Originalism and precedent

Volokh, Eugene VOLOKH at law.ucla.edu
Thu Sep 8 09:22:48 PDT 2005


	Here's what strikes me as the tough originalist question related
to affirmative action programs.  Say the Fifth and Fourteenth Amendments
was originally understood to (1) secure color-blind protection for all
races but (2) only as to rights and not privileges and (3) only against
state governments.  Now there are precedents that relax condition 2 and
3, and they are so well-settled that they're highly unlikely to be
changed; discrimination against blacks and other nonwhite racial groups
is thus unconstitutional even as to privileges, and even as to the
federal government.  Should an originalist say "Well, it's too bad [as a
matter of constitutional law, though not as a matter of justice or good
policy] that we've gone beyond the original meaning as to discrimination
against nonwhites, but at least we should stick with the original and
quite limited meaning as to discrimination against whites," thus
preserving as much as possible of 2 and 3 but sacrificing 1?  Or should
he say "Well, it's too bad that we've gone beyond the original meaning
as to 2 and 3, but at least we should stick with the original meaning as
to 1, and make sure that the Fifth and Fourteenth Amendment continue to
secure color-blind protection in that zone in which they now apply"?

	Eugene

> -----Original Message-----
> From: conlawprof-bounces at lists.ucla.edu 
> [mailto:conlawprof-bounces at lists.ucla.edu] On Behalf Of Earl Maltz
> Sent: Thursday, September 08, 2005 8:49 AM
> To: DavidEBernstein at aol.com
> Cc: conlawprof at lists.ucla.edu
> Subject: Re: John Roberts's Refusal to Defend Federal 
> Statutes in MetroBroadcasting
> 
> 
>  From an originalist perspective, the original understanding of the 
> Fourteenth Amendment is that it was passed in an era where the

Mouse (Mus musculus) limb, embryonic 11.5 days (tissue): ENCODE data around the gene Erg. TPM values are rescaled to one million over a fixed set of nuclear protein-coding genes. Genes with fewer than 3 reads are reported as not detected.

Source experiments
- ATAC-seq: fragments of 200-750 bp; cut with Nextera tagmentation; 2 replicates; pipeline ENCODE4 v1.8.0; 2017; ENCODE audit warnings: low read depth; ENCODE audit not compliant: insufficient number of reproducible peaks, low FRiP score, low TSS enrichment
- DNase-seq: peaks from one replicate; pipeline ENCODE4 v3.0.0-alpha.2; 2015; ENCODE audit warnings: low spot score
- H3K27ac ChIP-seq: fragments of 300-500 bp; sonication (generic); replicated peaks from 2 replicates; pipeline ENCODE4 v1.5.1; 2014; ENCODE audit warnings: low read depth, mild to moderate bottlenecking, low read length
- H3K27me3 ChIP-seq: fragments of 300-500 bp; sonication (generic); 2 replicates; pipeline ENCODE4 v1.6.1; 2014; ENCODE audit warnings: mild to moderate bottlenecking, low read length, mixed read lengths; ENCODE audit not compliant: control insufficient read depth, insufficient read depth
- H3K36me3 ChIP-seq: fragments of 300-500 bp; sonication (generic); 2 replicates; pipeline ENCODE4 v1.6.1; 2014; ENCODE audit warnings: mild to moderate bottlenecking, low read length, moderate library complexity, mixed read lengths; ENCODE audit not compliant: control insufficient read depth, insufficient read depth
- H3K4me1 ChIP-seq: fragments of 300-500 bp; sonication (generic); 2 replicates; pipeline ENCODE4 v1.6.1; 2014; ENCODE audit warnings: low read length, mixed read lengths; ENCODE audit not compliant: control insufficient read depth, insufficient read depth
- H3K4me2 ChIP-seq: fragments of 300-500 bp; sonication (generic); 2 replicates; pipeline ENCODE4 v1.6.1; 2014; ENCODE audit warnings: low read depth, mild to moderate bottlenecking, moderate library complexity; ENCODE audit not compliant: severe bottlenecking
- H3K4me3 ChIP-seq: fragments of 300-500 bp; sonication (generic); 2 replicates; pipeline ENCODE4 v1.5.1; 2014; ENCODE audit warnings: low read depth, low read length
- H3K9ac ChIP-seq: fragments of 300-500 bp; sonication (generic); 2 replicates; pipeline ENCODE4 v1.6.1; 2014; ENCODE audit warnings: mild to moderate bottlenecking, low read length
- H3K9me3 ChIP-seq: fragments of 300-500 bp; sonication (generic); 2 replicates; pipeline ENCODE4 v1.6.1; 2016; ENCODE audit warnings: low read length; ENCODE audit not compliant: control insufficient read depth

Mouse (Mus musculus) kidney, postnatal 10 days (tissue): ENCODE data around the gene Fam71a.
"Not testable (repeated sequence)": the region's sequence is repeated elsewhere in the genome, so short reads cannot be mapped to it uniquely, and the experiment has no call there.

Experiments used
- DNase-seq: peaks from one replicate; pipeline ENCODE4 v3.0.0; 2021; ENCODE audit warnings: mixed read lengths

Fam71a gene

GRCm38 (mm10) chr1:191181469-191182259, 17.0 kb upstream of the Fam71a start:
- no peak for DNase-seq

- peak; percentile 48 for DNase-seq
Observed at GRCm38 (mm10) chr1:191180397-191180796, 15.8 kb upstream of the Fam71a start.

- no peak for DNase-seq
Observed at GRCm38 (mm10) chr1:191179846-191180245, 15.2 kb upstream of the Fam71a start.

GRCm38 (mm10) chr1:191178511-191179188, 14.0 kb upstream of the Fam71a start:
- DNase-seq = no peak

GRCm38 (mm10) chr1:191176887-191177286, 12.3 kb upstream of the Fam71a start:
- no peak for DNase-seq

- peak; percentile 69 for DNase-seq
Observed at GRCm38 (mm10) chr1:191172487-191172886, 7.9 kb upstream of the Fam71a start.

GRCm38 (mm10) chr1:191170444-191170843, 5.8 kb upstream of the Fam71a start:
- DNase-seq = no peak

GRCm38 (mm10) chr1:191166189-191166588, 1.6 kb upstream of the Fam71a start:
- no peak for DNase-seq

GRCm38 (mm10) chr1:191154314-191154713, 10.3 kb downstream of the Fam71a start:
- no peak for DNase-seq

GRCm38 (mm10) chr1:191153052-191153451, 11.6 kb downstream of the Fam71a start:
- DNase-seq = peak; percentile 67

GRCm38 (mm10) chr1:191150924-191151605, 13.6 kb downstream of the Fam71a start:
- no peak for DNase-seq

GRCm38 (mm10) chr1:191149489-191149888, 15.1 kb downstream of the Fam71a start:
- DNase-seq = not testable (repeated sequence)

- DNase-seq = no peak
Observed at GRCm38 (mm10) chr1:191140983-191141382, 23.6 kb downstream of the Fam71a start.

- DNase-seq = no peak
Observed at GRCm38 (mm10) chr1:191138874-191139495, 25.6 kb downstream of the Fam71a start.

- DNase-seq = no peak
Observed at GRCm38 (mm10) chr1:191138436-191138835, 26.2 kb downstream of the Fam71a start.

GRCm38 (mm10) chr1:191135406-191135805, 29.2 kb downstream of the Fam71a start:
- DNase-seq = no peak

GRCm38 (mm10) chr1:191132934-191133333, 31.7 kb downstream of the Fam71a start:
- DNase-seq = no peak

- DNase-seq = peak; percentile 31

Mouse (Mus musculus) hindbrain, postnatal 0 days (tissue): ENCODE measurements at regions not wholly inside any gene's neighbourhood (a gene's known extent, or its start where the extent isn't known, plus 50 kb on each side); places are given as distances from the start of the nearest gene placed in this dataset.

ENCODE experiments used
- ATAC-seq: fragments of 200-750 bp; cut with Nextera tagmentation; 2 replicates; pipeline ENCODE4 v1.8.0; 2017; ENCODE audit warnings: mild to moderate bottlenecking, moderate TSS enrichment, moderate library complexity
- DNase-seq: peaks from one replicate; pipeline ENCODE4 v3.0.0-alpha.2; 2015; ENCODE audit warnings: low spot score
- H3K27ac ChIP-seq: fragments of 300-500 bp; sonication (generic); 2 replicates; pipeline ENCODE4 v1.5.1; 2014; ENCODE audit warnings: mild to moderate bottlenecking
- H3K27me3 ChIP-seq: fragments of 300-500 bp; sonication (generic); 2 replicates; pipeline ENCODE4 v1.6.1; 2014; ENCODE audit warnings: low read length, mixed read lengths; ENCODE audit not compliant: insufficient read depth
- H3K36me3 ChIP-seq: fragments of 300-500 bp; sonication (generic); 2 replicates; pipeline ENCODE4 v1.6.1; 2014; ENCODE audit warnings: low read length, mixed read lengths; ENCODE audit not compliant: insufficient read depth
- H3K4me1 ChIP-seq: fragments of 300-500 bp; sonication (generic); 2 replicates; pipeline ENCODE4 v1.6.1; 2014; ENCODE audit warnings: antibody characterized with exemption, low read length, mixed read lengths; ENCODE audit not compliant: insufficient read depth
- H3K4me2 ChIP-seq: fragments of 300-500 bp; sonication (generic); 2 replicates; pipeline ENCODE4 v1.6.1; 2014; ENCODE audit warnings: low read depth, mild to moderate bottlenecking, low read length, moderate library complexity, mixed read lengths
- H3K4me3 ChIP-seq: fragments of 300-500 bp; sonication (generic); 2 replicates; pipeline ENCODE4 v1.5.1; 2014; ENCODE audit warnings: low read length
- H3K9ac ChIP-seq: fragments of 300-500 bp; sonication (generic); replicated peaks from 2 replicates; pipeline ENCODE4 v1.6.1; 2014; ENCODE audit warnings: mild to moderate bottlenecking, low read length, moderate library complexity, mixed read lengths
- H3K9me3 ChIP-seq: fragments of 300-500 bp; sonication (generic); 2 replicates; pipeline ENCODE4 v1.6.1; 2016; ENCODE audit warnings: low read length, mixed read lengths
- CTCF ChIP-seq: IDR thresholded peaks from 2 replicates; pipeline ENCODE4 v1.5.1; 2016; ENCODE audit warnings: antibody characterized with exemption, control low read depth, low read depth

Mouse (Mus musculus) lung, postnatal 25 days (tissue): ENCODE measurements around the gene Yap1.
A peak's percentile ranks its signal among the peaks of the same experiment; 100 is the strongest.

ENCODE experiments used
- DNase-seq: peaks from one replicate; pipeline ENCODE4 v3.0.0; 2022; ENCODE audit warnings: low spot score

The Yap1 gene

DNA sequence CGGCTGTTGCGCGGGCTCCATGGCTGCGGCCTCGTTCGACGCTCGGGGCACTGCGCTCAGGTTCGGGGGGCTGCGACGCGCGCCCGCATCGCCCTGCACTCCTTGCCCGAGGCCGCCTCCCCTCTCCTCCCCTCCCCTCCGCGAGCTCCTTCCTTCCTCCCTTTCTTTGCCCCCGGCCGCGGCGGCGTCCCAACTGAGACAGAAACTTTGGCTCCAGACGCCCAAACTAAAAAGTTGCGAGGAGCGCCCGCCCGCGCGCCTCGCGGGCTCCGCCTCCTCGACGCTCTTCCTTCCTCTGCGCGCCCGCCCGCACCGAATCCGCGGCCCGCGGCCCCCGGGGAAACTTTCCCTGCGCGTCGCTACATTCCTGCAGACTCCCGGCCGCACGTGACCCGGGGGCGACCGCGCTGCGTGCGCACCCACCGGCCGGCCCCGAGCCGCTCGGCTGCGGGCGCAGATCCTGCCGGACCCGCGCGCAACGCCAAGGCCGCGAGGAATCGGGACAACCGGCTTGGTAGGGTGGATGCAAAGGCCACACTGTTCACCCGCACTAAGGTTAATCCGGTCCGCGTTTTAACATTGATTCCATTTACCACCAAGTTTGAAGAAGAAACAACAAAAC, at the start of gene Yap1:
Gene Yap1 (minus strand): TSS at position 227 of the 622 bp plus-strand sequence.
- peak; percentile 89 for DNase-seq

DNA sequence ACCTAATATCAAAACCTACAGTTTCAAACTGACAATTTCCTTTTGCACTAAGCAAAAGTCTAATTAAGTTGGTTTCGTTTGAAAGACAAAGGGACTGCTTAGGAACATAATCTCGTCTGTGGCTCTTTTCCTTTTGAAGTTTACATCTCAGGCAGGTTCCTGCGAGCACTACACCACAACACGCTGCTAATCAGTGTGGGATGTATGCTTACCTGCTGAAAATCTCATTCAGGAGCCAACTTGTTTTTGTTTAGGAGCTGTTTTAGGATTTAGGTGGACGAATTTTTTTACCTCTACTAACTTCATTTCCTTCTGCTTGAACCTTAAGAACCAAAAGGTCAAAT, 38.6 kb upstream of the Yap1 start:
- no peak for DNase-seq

> right/privilege distinction was firmly entrenched, and that 
> it dealt only 
> with rights (which, confusingly enough, included those rights 
> that were 
> protected by the privileges and immunities clause of Article IV), not 
> privileges such as government benefits..  By contrast, all of the 
> affirmative action cases of which I am aware deal with the 
> latter, and thus 
> should be constitutional for that reason.
> 
> At 11:04 AM 9/8/2005 -0400, you wrote:
> >Federal affirmative action, the subject of Marty's post, has 
> nothing to 
> >do
> >with the 14th Amendment, but can only be unconstitutional 
> under the due 
> >process clause of the 5th Amendment.
> >
> >As for the Reconstruction Congress's "affirmative action" 
> program, were
> >these programs for "negroes" or for "freedmen?"
> >
> >In a message dated 9/8/2005 11:03:12 AM Eastern Standard Time,
> >crossf at mail.utexas.edu writes:
> >
> >I'm no elite but must confess I haven't read Scott's 
> sources.  There's 
> >so much to read. Yesterday, on NPR, Cass Sunstein took 
> Thomas to task 
> >on this issue.  He said that it was clear at the time of the 14th 
> >Amendment that affirmative action was legitimate and that the 
> >contemporary Congress adopted several affirmative action 
> programs.  He 
> >complained that Thomas had ignored this.
> >
> >Scott, can you give us a synopsis of the response to this argument?
> >
> >
> >David E. Bernstein
> >Visiting Professor
> >University of Michigan School of Law
> >Professor
> >George Mason University School of Law http://mason.gmu.edu/~dbernste
> >_______________________________________________
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